Just a few years ago, pre-sales was seen (by some) as a reliable route to boost revenue. And if you were a software-as-a-service company, a sure way to increase renewals. Though Harvard Business Review reported in 2015 that pre-sales often received little attention from the C-suite, “souping up the presales engine can yield a five-point improvement in conversion rates, a 6–13% improvement in revenue, and a 10–20% improvement in the speed of moving prospects through the sales process.” 

Well, as Bob Dylan said, the times, they are a changin’. Andreessen Horowitz, a Silicon Valley-based venture capital firm with an eye for startups and up-and-coming tech, believes the pre-sales role just isn’t what it used to be. Martin Casado, a general partner focused on enterprise investing, broke down the move away from pre-sales — and what’s on the horizon for sales teams.

A new focal — and entry — point

As Casado explains in his Twitter thread, pre-sales has traditionally involved an account representative and sales engineer bringing a new customer to “technical and financial close.” But as more and more companies — specifically, those with SaaS models — have moved to a bottom-up sales approach, that pre-sales role is becoming less and less relevant. Let’s back up for a second: it’s worth mentioning that top-down sales strategies have been preferred for years, especially for B2B companies. At its core, a top-down approach targets key players, like company execs and, really, anyone tasked with making major decisions and leading others.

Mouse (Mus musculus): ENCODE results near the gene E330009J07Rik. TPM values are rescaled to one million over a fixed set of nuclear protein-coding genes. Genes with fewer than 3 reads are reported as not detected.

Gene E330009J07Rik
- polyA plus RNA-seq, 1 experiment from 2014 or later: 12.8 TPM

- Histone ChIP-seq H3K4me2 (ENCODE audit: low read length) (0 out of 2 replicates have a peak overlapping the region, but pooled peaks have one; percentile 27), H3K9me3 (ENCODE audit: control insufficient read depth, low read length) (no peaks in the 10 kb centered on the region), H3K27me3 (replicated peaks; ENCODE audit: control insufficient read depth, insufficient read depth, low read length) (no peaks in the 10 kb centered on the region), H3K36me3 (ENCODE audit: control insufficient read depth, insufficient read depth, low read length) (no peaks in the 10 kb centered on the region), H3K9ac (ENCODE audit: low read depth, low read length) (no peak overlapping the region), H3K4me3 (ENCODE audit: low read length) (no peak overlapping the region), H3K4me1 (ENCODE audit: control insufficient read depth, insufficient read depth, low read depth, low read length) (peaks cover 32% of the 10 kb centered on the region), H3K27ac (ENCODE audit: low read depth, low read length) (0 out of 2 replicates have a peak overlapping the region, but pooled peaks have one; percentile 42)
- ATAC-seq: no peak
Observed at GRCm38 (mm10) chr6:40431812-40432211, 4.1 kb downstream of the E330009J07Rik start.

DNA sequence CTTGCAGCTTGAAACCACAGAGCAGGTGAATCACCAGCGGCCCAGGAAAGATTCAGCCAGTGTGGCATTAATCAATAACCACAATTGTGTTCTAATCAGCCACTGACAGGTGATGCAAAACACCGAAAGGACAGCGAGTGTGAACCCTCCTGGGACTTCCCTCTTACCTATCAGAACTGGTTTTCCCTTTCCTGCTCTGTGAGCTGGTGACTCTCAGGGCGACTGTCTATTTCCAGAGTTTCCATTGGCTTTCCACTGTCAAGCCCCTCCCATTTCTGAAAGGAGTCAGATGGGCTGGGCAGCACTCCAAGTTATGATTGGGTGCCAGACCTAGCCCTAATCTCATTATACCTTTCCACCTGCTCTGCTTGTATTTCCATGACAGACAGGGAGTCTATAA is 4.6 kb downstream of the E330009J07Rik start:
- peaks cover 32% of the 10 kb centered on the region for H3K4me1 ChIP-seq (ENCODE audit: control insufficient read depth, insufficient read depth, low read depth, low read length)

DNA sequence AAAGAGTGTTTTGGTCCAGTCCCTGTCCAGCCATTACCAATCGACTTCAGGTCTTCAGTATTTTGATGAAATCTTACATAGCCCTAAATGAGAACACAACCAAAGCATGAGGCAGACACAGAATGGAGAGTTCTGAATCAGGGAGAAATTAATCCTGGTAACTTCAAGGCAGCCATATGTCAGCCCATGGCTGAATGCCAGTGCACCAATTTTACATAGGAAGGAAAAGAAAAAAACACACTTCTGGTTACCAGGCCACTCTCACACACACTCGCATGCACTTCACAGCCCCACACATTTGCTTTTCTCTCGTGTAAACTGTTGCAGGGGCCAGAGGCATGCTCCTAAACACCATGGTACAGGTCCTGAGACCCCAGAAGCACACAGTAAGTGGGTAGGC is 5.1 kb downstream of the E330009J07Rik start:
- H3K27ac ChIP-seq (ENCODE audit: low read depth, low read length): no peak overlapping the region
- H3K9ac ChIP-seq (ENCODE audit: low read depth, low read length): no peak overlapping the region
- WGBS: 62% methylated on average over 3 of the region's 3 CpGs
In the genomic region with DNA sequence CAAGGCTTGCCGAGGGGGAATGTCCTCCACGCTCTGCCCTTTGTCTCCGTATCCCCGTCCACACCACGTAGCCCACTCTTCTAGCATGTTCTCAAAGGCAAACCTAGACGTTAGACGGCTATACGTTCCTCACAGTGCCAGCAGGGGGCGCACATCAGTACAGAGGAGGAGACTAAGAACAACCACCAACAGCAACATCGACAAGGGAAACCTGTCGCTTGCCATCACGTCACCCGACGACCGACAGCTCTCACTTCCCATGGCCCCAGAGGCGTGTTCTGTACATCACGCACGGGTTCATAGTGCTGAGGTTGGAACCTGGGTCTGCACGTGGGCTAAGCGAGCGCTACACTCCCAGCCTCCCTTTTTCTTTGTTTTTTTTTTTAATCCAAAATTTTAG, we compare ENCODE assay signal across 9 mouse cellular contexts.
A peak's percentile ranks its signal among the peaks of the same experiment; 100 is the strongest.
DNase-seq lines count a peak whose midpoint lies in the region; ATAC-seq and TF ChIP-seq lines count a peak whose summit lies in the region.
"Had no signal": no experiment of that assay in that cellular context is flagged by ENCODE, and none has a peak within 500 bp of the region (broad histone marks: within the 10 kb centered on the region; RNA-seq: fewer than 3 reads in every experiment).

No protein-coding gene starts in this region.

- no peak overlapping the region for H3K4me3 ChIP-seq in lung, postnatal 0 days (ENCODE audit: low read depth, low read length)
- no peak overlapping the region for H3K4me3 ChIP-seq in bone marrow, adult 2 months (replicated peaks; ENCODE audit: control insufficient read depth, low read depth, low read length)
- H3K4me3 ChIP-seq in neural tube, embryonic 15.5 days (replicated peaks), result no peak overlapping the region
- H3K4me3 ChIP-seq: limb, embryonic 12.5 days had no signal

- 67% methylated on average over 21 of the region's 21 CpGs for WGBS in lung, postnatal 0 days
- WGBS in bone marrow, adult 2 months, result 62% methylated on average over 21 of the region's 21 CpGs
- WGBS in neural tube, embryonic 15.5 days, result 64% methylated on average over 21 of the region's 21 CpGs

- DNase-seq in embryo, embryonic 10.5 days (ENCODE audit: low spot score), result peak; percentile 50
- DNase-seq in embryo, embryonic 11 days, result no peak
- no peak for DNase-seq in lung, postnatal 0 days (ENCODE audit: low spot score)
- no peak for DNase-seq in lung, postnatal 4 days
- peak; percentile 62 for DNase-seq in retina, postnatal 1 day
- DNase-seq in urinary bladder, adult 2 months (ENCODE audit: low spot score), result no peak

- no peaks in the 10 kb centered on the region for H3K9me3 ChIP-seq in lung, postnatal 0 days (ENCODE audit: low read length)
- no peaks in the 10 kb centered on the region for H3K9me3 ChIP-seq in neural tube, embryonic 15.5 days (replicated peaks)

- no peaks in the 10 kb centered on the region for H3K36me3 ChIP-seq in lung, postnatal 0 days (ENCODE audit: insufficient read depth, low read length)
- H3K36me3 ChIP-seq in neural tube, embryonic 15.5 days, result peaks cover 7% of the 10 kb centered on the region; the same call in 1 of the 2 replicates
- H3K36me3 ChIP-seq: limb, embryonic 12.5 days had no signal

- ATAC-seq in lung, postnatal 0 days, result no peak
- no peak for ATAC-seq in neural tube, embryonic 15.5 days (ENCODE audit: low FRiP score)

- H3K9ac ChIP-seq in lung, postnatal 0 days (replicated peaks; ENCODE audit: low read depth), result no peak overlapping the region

A bottom-up approach hones in on the little guys — because, as it turns out, they have a bigger impact than sales reps previously thought. “The idea is to gain acceptance among lower-level employees and use their buy-in to convince the higher-ups that the product or service is worth pursuing,” Ari Soffer writes for Leadscape. Many of these employees are already using the product on their own time, effectively eliminating the need for conventional pre-sales tactics like technical demos, and upping the importance of a company’s post-sale function. 

Simplicity is key 

Casado explains the role of the sales engineer and pre-sales in general is only decreasing because now, “products often have a focus on being simple to use.” With that, a user doesn’t have to be convinced of a product’s worth, and they certainly don’t need someone dropping in to tell them how to use it. What they do need (or at least, what companies need) according to Horowitz, is someone to place a larger emphasis on upselling and nurturing their community of current and potential customers. 

Rethinking the role of customer relationship management 

As pre-sales gets pushed to the wayside, customer relationship and success managers will be set up to take center stage. But it’s not quite that simple. CRMs and CSMs play a crucial role in sustaining and expanding accounts, and they’ll certainly continue to do that, but Casado and his counterparts at A16Z note they’re also being pushed to become solution architects, too. And in some cases, they’re just not equipped for such a multifaceted role. “Existing CRMs are being pushed into service to handle this. But often they are an ill fit, being built for a more traditional, direct model where the account management team is driving the engagement through the various sales stages,” Casado explains. And while CSMs are trained to do renewals and upsells, they “don’t nurture communities or top of funnel well,” according to Casado. 

So, what’s next for CRMs and CSMs looking through the funnel, trying to make sense of everything? For starters, they should start looking for new ways to inform and connect with what Casado refers to as “a maturing existing user base.” And down the road, they might just need to take another look at the customer journey in its entirety to fully understand what their pieces of the puzzle might look like.

Check out Casado's full tweet thread here.

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